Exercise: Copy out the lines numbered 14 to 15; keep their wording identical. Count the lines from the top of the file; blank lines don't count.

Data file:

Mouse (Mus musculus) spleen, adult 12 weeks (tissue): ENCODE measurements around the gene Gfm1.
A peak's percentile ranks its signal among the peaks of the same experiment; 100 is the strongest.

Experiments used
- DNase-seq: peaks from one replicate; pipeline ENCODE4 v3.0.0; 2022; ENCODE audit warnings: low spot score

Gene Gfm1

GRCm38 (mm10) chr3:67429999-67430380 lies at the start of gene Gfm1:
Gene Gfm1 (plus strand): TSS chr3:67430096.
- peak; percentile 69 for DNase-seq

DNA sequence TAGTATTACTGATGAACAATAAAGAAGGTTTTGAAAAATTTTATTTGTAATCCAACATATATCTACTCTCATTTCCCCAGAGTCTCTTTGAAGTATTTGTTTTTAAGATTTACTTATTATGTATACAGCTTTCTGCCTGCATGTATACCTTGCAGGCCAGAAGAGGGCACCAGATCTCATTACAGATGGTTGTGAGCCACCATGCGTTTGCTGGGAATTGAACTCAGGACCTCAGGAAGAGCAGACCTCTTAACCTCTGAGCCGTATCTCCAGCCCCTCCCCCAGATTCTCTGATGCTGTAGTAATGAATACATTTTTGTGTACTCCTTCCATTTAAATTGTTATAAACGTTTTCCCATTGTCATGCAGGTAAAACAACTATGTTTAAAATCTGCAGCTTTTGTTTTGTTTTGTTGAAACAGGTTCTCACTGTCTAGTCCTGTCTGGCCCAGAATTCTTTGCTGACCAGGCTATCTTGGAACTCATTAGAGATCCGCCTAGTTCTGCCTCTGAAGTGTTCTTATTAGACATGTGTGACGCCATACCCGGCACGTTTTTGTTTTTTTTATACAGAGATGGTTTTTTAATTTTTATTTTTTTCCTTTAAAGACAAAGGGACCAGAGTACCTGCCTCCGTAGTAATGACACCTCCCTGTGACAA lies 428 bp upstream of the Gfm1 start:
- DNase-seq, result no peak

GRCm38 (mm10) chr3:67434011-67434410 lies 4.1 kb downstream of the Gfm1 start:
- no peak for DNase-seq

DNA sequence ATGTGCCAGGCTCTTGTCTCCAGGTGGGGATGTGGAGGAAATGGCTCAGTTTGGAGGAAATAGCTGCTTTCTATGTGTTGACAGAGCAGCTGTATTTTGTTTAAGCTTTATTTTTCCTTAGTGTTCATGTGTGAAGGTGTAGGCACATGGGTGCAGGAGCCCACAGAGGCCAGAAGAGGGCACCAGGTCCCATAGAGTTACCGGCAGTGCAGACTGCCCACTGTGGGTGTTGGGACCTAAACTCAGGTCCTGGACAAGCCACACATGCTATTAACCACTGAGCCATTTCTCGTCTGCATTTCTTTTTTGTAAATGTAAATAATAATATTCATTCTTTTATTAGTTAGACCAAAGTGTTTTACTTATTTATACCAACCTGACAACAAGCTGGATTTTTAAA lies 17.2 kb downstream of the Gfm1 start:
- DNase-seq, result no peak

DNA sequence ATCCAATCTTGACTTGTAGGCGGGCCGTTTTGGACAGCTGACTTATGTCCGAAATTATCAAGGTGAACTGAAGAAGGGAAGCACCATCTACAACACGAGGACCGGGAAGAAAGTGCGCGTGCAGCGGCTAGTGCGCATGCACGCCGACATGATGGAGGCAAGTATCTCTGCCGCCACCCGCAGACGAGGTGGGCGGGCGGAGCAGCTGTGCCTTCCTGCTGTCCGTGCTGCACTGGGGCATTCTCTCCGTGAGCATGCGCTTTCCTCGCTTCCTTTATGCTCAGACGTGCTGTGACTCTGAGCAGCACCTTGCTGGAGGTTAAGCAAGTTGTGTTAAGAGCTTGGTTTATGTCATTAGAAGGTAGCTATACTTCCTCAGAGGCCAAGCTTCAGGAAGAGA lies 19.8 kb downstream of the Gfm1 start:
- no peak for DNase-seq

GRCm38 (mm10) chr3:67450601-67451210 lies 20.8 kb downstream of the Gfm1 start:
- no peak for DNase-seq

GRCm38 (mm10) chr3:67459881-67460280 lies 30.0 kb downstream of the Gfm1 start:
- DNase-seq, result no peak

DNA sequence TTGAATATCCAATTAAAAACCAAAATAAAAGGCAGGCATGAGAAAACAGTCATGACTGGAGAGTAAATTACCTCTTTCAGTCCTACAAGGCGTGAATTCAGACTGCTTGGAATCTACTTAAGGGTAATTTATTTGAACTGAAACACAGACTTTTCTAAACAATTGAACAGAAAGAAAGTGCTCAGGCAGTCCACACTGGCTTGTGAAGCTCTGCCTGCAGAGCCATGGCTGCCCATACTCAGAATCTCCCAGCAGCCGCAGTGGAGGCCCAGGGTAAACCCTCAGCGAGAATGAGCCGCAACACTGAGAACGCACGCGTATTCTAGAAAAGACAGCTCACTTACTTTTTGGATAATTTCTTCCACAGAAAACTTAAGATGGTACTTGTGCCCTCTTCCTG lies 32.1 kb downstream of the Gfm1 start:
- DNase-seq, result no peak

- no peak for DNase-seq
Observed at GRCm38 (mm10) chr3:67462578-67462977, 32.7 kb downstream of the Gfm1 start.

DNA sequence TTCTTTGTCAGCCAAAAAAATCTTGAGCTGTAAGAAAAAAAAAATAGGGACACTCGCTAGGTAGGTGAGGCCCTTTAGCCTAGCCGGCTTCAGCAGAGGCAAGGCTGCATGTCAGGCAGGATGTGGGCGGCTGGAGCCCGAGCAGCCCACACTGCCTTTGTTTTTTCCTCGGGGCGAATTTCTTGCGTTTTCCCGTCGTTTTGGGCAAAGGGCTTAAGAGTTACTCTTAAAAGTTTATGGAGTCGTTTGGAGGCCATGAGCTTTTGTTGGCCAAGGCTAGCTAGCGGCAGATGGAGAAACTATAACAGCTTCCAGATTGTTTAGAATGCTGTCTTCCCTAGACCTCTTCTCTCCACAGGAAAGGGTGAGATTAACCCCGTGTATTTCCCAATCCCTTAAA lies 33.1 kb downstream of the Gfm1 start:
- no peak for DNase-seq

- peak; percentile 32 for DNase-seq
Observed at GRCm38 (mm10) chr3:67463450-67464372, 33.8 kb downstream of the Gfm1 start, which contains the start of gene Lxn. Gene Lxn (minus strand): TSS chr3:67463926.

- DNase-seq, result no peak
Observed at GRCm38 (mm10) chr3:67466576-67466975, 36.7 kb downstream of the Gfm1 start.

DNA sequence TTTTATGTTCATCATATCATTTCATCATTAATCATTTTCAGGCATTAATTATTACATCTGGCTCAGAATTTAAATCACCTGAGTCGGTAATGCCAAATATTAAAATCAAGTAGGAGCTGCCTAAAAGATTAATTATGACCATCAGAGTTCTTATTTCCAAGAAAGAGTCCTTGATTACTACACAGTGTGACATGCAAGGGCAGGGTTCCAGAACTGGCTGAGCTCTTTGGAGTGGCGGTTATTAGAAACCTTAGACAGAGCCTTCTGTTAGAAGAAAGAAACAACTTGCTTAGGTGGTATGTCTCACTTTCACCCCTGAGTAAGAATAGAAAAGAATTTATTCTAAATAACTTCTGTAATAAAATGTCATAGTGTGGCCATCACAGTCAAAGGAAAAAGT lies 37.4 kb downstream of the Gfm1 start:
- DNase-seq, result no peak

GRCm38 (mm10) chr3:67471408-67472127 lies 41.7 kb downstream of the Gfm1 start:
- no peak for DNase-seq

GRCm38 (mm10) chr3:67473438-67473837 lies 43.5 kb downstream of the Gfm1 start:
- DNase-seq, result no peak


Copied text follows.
- DNase-seq, result no peak

DNA sequence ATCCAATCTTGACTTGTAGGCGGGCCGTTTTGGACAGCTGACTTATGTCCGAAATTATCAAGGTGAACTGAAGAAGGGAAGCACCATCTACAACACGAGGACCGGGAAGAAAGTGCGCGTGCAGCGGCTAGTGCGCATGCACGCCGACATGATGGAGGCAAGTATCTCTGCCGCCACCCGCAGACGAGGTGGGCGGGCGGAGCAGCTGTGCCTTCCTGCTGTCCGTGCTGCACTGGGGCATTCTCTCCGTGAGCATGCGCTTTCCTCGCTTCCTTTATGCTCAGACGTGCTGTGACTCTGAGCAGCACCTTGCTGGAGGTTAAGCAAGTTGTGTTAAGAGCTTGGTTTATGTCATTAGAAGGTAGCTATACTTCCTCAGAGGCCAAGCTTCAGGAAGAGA lies 19.8 kb downstream of the Gfm1 start: